- Framebridge is a hot Washington, D.C. custom framing internet startup that has landed deals with Target and Crate & Barrel.
- Founder Susan Tynan’s career has been a wild ride that includes a stint in the White House under President Obama.
- Framebridge nearly crashed and burned right out of the gate.
- Her story shows the kind of grit it really takes to found a successful startup.
Susan Tynan’s favorite bit of advice when asked for words of entrepreneurial wisdom is this: Ignore the well-meaning naysayers who tell you your idea can’t be done.
Tynan is the founder and CEO of Framebridge, an internet custom framing startup. Founded in 2014, she has raised nearly $37 million from backers like NEA and Steve Case’s Revolution Ventures at a $58 million valuation.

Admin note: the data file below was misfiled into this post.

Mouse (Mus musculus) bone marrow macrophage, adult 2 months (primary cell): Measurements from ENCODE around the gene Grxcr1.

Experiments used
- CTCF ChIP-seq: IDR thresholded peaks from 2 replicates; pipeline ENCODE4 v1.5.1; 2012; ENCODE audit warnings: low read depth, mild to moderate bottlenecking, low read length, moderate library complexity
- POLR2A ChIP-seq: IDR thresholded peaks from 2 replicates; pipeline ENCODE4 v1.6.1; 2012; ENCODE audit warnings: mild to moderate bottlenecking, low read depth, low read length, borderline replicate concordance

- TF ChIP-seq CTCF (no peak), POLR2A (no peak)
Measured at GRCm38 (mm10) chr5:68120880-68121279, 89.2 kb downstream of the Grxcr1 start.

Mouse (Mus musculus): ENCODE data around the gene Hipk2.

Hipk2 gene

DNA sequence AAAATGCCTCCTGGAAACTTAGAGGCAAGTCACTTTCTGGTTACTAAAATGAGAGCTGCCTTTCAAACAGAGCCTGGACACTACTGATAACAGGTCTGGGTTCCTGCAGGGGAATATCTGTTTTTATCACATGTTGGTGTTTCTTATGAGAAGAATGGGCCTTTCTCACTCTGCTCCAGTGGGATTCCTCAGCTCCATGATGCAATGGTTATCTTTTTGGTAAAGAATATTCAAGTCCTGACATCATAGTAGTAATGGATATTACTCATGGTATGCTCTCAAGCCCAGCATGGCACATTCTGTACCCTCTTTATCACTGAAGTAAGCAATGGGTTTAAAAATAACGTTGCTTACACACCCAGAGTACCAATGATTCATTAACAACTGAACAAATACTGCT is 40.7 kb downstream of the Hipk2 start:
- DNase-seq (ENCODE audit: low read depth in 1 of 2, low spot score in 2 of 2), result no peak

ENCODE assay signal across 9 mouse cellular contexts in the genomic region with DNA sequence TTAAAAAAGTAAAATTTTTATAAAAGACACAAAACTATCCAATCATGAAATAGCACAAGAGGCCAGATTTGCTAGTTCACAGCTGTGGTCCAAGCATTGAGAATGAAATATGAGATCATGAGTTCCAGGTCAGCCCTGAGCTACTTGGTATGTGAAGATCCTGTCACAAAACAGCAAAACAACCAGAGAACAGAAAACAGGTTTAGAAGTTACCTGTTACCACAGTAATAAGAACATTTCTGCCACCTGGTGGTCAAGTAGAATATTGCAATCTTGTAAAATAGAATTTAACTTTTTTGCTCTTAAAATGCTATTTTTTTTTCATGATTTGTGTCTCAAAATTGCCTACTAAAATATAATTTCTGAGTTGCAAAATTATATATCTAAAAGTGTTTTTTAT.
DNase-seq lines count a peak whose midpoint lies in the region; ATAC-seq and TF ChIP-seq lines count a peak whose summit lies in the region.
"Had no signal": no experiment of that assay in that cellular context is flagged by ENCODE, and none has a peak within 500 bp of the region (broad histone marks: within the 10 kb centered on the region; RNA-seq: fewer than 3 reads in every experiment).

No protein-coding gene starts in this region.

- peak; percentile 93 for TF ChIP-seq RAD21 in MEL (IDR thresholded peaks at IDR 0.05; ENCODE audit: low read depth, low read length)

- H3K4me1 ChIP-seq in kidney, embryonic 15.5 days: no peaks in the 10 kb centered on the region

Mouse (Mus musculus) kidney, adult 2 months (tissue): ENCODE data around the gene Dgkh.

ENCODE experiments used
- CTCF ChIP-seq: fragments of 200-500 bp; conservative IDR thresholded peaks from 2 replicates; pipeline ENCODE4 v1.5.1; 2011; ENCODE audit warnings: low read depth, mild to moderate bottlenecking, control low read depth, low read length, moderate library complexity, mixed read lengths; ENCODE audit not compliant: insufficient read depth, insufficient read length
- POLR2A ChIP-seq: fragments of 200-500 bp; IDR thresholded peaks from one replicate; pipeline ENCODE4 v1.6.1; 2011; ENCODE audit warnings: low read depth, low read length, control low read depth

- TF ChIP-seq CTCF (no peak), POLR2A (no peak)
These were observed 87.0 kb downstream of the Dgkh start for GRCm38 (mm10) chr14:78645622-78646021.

Tynan’s journey to CEO shows that the road to success is more about grit and determination than anything else.
Tynan is a fountain of positivity who won’t take no for an answer. That’s how she landed herself her “dream job” back in 2009 working at the White House for the Obama administration.
Back in 2006, she was a Harvard MBA working at Steve Case’s startup called Revolution Health, basically a WebMD competitor, that gained a reputation for its layoffs and struggles at the time. (Case turned it around and sold it to Everyday Health Network in 2007 for $300 million.)
Working from the bathroom for the White House
With Revolution under new ownership, Tynan was at a crossroads in her career. She was living in Washington, D.C. during the euphoric days for Democrats right after President Obama had been elected. Although she had no experience in government, she decided working for Obama would be her “dream job,” she told Business Insider.
To get such a job, she sent her resume to “like 10,000 people,” anyone who she thought Read More Here